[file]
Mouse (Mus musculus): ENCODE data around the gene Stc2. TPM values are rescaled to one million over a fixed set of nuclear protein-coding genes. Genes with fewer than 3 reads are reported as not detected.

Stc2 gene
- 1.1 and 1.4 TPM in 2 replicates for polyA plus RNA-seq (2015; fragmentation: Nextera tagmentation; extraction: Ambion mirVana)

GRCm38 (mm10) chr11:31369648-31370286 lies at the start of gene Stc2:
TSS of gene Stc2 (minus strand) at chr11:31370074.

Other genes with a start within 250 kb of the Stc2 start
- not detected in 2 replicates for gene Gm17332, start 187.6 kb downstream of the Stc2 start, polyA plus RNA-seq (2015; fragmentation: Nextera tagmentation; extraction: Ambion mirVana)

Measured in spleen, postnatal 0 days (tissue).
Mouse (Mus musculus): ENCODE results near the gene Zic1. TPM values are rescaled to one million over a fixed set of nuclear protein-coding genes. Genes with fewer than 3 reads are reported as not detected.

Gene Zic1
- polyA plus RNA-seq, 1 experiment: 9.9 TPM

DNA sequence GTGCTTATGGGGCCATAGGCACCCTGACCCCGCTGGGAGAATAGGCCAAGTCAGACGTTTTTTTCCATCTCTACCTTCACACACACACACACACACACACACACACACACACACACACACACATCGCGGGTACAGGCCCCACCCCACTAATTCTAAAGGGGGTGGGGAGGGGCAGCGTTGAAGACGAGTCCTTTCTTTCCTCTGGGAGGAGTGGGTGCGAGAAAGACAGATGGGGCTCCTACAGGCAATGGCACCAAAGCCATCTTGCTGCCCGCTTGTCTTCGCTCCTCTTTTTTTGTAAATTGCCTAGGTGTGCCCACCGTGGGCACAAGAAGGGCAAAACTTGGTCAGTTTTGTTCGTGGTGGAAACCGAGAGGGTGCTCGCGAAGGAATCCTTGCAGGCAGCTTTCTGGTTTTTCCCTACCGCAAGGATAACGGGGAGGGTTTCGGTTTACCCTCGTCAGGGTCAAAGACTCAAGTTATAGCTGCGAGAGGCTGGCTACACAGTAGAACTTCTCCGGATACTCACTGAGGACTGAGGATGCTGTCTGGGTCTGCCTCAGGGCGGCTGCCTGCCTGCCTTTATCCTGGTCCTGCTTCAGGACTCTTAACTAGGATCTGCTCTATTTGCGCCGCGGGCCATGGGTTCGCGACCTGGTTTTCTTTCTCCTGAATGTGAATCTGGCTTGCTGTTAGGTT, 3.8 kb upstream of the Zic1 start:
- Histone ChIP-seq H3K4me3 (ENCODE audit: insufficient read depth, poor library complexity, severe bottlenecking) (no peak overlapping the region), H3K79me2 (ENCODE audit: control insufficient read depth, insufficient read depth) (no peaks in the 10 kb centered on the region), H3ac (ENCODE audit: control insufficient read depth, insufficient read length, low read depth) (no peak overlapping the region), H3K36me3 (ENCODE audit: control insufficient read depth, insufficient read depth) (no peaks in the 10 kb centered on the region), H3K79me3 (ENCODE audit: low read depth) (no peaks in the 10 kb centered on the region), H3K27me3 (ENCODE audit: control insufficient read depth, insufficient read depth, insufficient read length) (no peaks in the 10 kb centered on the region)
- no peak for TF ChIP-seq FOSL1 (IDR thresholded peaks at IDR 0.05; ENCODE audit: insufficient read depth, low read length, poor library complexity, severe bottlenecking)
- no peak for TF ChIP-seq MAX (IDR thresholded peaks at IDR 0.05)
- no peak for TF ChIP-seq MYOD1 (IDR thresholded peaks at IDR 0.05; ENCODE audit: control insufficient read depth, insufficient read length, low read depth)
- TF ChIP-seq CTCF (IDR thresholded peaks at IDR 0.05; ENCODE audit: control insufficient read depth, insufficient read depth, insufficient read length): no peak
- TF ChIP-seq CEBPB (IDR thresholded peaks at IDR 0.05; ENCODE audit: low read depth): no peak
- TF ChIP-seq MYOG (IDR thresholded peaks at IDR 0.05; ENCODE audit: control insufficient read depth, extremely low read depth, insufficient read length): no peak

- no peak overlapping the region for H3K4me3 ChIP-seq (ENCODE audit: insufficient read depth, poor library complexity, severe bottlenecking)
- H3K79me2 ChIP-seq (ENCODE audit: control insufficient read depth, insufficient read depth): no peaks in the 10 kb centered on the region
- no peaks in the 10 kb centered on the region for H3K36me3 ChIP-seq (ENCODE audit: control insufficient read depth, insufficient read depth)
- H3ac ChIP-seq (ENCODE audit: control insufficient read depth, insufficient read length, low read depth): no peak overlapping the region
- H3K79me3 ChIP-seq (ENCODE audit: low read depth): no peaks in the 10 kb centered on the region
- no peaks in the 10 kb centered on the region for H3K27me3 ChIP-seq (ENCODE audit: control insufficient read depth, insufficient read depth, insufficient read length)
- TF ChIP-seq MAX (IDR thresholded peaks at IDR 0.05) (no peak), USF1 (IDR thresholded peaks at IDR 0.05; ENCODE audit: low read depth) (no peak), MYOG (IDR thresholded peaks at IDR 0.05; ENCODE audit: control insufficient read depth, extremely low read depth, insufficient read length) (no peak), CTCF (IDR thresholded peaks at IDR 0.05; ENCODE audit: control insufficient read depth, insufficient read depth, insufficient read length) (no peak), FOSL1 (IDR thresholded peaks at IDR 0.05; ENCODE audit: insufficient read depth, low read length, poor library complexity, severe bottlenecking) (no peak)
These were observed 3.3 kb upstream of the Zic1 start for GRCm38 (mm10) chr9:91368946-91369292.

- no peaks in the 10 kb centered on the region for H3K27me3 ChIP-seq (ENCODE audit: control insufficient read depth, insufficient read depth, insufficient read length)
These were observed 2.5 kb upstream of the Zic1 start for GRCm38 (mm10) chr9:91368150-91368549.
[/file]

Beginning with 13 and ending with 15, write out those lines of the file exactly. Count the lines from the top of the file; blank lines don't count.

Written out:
- Histone ChIP-seq H3K4me3 (ENCODE audit: insufficient read depth, poor library complexity, severe bottlenecking) (no peak overlapping the region), H3K79me2 (ENCODE audit: control insufficient read depth, insufficient read depth) (no peaks in the 10 kb centered on the region), H3ac (ENCODE audit: control insufficient read depth, insufficient read length, low read depth) (no peak overlapping the region), H3K36me3 (ENCODE audit: control insufficient read depth, insufficient read depth) (no peaks in the 10 kb centered on the region), H3K79me3 (ENCODE audit: low read depth) (no peaks in the 10 kb centered on the region), H3K27me3 (ENCODE audit: control insufficient read depth, insufficient read depth, insufficient read length) (no peaks in the 10 kb centered on the region)
- no peak for TF ChIP-seq FOSL1 (IDR thresholded peaks at IDR 0.05; ENCODE audit: insufficient read depth, low read length, poor library complexity, severe bottlenecking)
- no peak for TF ChIP-seq MAX (IDR thresholded peaks at IDR 0.05)